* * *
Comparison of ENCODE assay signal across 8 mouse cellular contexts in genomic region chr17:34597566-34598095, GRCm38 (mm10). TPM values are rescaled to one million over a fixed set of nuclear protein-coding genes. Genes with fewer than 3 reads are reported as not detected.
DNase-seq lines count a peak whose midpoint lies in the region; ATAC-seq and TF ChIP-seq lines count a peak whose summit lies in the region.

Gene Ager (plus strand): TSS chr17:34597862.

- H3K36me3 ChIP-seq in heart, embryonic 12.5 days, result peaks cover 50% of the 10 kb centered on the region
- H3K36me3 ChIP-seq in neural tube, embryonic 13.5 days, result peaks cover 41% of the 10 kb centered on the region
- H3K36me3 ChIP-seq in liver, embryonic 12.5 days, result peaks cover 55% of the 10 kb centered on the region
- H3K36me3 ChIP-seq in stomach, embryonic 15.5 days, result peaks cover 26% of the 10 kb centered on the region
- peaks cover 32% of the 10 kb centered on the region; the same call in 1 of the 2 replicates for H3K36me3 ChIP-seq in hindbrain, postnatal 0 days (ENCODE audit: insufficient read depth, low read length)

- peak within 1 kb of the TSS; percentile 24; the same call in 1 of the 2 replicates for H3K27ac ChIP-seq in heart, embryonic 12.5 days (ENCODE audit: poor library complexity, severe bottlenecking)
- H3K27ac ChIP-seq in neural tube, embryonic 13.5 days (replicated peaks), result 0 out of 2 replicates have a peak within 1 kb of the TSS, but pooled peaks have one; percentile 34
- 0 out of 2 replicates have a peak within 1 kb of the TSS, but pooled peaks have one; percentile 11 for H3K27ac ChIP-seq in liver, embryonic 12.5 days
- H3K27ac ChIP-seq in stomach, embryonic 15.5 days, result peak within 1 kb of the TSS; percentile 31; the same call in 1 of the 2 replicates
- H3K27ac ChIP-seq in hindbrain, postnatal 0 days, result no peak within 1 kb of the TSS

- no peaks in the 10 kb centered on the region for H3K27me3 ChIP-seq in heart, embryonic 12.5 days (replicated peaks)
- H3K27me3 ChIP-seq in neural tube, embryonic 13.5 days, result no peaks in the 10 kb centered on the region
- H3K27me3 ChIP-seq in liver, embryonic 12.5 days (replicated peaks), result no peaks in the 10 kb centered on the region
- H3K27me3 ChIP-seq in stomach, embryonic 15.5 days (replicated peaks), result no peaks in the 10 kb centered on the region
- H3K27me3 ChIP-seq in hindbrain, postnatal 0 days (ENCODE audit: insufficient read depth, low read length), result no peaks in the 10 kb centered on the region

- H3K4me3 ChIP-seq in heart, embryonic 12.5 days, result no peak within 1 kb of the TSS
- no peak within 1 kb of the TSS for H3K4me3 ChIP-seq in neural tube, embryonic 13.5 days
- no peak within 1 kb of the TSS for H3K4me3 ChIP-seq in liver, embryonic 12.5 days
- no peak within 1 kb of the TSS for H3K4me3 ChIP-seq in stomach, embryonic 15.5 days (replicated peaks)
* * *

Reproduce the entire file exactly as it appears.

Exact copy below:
Comparison of ENCODE assay signal across 8 mouse cellular contexts in genomic region chr17:34597566-34598095, GRCm38 (mm10). TPM values are rescaled to one million over a fixed set of nuclear protein-coding genes. Genes with fewer than 3 reads are reported as not detected.
DNase-seq lines count a peak whose midpoint lies in the region; ATAC-seq and TF ChIP-seq lines count a peak whose summit lies in the region.

Gene Ager (plus strand): TSS chr17:34597862.

- H3K36me3 ChIP-seq in heart, embryonic 12.5 days, result peaks cover 50% of the 10 kb centered on the region
- H3K36me3 ChIP-seq in neural tube, embryonic 13.5 days, result peaks cover 41% of the 10 kb centered on the region
- H3K36me3 ChIP-seq in liver, embryonic 12.5 days, result peaks cover 55% of the 10 kb centered on the region
- H3K36me3 ChIP-seq in stomach, embryonic 15.5 days, result peaks cover 26% of the 10 kb centered on the region
- peaks cover 32% of the 10 kb centered on the region; the same call in 1 of the 2 replicates for H3K36me3 ChIP-seq in hindbrain, postnatal 0 days (ENCODE audit: insufficient read depth, low read length)

- peak within 1 kb of the TSS; percentile 24; the same call in 1 of the 2 replicates for H3K27ac ChIP-seq in heart, embryonic 12.5 days (ENCODE audit: poor library complexity, severe bottlenecking)
- H3K27ac ChIP-seq in neural tube, embryonic 13.5 days (replicated peaks), result 0 out of 2 replicates have a peak within 1 kb of the TSS, but pooled peaks have one; percentile 34
- 0 out of 2 replicates have a peak within 1 kb of the TSS, but pooled peaks have one; percentile 11 for H3K27ac ChIP-seq in liver, embryonic 12.5 days
- H3K27ac ChIP-seq in stomach, embryonic 15.5 days, result peak within 1 kb of the TSS; percentile 31; the same call in 1 of the 2 replicates
- H3K27ac ChIP-seq in hindbrain, postnatal 0 days, result no peak within 1 kb of the TSS

- no peaks in the 10 kb centered on the region for H3K27me3 ChIP-seq in heart, embryonic 12.5 days (replicated peaks)
- H3K27me3 ChIP-seq in neural tube, embryonic 13.5 days, result no peaks in the 10 kb centered on the region
- H3K27me3 ChIP-seq in liver, embryonic 12.5 days (replicated peaks), result no peaks in the 10 kb centered on the region
- H3K27me3 ChIP-seq in stomach, embryonic 15.5 days (replicated peaks), result no peaks in the 10 kb centered on the region
- H3K27me3 ChIP-seq in hindbrain, postnatal 0 days (ENCODE audit: insufficient read depth, low read length), result no peaks in the 10 kb centered on the region

- H3K4me3 ChIP-seq in heart, embryonic 12.5 days, result no peak within 1 kb of the TSS
- no peak within 1 kb of the TSS for H3K4me3 ChIP-seq in neural tube, embryonic 13.5 days
- no peak within 1 kb of the TSS for H3K4me3 ChIP-seq in liver, embryonic 12.5 days
- no peak within 1 kb of the TSS for H3K4me3 ChIP-seq in stomach, embryonic 15.5 days (replicated peaks)